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April 2008

New electric service to Mesa Lab

Project will facilitate future bike lane on Mesa Road

Starting mid-summer, contractors will install a new electrical conduit system to serve the Mesa Lab. One of the project’s indirect benefits is the option to widen the Mesa Road in the future to incorporate a much-needed bike lane.

conduit route

This illustration shows the proposed route of the new conduit system. (Image courtesy PPS.)

The current system is made up of two 15-kilovolt feeders consisting of cables installed in conduits or directly buried along the west side of the Mesa Road. Both feeders are well beyond their expected useful lives—one is more than 45 years old, dating back to the lab’s construction. Failure of either feeder would impact the ability to operate the Mesa Lab at current capacity and would necessitate emergency repairs.

Several factors make replacement of either of the current feeders on the existing route impractical, primarily the danger and expense of working in close proximity to the energized feeders, as well as the challenges of handling asbestos fiber conduits.

The proposed route for the new cable (see illustration), which is an approximation, begins one half mile from the bottom of the hill and crosses under the Mesa Road. It then traverses a section of the grassland known as the Horseshoe, before crossing under the road once more close to the lab’s entrance. At this point, it will be routed to the main switchgear in the basement.

The exact route may vary depending on natural drainage systems. The design process will adhere to the National Environmental Policy Act to determine the environmental impacts.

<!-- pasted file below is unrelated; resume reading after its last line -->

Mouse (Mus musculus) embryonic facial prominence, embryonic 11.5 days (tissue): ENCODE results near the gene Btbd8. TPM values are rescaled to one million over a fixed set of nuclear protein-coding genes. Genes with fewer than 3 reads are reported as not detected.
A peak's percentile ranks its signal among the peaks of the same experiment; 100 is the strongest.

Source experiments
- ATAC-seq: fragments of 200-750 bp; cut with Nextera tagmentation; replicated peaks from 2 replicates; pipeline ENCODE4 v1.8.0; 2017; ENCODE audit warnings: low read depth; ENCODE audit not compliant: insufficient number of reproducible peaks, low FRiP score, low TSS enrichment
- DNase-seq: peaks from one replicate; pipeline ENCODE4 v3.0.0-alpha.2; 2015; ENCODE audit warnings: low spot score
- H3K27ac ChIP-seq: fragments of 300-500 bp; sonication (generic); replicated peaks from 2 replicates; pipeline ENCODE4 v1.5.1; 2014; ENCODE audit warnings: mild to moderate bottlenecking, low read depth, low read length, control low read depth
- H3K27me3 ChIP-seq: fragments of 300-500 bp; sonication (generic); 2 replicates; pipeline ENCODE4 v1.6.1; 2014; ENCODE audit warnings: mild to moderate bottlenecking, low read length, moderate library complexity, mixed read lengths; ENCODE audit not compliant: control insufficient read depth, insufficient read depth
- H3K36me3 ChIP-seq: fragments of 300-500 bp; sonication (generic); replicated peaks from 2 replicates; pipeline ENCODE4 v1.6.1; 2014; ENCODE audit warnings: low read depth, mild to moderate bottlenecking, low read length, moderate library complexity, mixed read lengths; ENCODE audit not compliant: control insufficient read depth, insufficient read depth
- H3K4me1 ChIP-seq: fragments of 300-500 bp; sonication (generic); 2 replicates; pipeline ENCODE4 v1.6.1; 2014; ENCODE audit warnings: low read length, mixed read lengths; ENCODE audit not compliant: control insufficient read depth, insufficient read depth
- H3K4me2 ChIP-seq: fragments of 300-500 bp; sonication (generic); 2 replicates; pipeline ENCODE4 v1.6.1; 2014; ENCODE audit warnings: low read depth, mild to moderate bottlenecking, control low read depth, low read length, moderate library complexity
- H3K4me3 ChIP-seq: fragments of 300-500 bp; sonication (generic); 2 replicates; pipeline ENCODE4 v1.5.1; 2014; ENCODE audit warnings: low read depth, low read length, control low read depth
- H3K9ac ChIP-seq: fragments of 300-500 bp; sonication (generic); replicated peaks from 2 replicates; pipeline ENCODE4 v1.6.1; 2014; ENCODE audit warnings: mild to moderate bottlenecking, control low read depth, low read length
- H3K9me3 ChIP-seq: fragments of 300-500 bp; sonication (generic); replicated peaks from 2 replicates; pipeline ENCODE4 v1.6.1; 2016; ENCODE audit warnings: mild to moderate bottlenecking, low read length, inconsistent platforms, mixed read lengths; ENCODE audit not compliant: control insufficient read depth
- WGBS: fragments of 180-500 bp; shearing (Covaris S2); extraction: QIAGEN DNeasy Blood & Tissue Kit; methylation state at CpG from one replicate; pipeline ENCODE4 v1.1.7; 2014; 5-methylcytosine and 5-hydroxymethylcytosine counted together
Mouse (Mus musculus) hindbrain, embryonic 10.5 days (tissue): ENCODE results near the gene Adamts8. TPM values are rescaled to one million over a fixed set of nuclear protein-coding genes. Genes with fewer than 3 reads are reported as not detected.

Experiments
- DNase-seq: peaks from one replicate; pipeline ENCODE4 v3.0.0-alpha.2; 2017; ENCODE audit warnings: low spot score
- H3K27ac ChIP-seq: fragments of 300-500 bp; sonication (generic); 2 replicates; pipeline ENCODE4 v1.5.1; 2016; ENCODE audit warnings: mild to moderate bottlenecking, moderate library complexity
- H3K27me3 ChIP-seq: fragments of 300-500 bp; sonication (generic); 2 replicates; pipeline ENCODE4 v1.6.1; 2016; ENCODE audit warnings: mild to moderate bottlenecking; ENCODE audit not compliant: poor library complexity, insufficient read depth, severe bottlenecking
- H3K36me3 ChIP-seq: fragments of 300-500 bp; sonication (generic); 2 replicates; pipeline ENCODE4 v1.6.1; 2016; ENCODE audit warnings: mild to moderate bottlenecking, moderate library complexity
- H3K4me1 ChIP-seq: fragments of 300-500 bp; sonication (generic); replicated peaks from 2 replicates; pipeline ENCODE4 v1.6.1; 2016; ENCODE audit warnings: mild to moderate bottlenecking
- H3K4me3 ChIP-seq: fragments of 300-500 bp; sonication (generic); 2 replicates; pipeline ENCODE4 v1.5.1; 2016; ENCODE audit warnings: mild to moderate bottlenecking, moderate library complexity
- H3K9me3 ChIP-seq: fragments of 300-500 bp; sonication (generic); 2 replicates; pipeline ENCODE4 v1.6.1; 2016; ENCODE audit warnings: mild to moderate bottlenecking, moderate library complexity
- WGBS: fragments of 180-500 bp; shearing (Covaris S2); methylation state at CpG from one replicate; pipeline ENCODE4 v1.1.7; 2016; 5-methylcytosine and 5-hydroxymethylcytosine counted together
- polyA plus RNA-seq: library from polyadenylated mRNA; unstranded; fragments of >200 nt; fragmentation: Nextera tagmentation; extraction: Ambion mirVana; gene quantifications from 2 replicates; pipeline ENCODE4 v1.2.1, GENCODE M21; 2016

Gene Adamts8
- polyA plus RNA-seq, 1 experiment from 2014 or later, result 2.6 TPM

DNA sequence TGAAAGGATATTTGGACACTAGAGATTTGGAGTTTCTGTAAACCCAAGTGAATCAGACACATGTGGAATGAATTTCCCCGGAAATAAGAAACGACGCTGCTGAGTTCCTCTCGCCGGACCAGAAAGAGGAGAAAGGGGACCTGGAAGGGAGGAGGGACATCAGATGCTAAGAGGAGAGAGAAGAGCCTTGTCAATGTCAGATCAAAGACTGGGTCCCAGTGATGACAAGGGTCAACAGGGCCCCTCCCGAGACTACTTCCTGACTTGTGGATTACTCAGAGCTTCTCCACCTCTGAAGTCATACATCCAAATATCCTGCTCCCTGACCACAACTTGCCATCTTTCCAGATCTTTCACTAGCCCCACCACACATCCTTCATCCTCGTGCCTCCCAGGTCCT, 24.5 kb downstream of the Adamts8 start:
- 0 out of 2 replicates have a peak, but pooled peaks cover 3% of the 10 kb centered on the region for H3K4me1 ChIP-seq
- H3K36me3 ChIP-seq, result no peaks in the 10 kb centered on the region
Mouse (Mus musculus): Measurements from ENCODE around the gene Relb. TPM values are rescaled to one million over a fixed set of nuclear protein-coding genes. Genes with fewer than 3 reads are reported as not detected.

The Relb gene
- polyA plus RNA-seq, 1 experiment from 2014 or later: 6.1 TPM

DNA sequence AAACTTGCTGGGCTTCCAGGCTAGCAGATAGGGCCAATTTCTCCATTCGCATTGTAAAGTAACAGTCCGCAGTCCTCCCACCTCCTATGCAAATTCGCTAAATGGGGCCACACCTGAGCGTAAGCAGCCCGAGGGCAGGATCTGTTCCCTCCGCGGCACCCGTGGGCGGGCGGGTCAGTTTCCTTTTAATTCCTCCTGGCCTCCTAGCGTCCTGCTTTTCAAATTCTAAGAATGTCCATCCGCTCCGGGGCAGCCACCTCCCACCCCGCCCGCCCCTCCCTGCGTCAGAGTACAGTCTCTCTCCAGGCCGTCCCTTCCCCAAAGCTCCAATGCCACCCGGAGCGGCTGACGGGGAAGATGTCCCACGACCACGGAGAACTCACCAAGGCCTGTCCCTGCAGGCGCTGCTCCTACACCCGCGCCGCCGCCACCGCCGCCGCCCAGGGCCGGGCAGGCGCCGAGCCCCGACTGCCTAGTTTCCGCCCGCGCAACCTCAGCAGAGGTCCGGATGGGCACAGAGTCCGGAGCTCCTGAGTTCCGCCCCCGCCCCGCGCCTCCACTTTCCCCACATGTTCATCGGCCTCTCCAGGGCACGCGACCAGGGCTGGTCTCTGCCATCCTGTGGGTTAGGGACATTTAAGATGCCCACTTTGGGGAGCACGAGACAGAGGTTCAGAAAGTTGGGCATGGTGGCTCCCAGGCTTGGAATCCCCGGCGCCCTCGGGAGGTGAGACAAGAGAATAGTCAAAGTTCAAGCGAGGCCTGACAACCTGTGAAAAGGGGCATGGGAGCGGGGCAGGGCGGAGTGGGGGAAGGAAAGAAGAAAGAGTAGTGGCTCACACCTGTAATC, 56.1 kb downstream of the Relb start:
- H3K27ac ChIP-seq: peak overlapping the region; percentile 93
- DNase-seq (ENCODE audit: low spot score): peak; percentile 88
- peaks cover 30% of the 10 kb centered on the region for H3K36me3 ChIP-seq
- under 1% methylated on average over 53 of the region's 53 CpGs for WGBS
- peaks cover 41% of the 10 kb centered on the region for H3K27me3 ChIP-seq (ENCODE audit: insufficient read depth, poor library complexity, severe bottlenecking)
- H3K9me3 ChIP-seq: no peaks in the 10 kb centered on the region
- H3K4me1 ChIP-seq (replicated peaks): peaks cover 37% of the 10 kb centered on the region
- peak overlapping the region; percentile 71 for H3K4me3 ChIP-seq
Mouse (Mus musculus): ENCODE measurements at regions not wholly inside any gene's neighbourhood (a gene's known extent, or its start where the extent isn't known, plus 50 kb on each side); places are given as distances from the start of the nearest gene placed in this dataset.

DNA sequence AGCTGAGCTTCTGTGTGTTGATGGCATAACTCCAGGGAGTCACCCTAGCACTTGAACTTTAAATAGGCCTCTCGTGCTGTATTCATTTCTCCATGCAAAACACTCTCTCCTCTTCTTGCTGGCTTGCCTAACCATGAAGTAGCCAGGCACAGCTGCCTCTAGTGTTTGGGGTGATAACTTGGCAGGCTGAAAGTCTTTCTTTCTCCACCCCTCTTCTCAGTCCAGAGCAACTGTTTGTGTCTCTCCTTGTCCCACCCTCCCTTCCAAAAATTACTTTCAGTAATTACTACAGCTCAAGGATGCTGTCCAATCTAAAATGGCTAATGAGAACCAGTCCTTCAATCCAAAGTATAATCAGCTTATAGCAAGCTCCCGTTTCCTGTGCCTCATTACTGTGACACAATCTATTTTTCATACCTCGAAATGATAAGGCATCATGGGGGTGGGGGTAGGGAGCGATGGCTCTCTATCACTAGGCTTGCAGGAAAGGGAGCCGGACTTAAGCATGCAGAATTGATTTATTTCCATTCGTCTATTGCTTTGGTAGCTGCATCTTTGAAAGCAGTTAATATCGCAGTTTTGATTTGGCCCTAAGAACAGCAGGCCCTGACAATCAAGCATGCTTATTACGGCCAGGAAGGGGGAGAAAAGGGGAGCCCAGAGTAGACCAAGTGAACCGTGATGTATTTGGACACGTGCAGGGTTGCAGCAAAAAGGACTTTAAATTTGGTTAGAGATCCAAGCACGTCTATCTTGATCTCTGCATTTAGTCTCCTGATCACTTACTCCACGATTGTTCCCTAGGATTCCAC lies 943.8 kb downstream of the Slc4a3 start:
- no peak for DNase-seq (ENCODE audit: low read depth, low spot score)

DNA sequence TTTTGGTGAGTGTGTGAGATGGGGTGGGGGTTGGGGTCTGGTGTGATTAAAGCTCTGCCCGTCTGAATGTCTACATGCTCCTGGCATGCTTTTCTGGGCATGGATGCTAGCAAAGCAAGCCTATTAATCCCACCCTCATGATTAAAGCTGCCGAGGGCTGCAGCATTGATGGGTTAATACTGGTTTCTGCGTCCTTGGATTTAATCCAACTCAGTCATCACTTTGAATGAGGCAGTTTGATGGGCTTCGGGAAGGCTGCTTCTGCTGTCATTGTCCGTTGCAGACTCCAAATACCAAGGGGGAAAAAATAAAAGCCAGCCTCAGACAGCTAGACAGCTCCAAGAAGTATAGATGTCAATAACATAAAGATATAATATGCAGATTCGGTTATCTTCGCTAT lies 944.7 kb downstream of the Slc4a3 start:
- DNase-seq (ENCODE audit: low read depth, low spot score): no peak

The proposed new route offers a number of advantages over replacing feeders on the old route. It costs less up front and will save money in the long term. It accommodates new telecommunications conduits for eventual upgrades. It will have a minimal impact on the use of the Mesa Lab during construction and allow the lab to operate without power interruption for the majority of the project.

But the advantage most likely to be noticed by staff over time is that the new route will facilitate a future widening of the Mesa Road for a bike lane, although construction plans are not yet in place. “Any road that is shared by motorized vehicles, bicycles, and pedestrians can be hazardous,” says Milenda Powers, UCAR’s health, environment, and safety manager. “Communities have seen real safety improvements for bicycle riders and pedestrians when they can use designated paths, and we would like the same for travel to the Mesa Lab.”

The road’s current configuration allows only for widening on the down-sloping side of the roadway, which would require padding a large portion of that downhill area with structural fill to support additional roadway.

By re-routing the electrical and telecommunications conduits away from the Mesa Road, the existing utilities can be abandoned and the roadway can then be widened on the uphill side. This plan, which consists of cutting into the uphill slope and hauling the materials away, is much less expensive compared to widening the road on the downhill side.

The new route means that the grassland area will be scarred for several years while the area is re-vegetated.

“Our past experience has shown that the area can be restored to its original condition,” says John Pereira, director of Physical Plant Services, pointing to the construction of the ESSL/ACD phytotron on the north side of the Mesa Lab in the 1990s. A temporary construction road of compacted road base and gravel was put in to connect the Mesa Lab road to the phytotron entrance to allow access for construction equipment. Following the completion of the project, the road was removed and the area returned to its natural state through seeding and irrigation.

A similar plan will be included in the design of the new route, John says.

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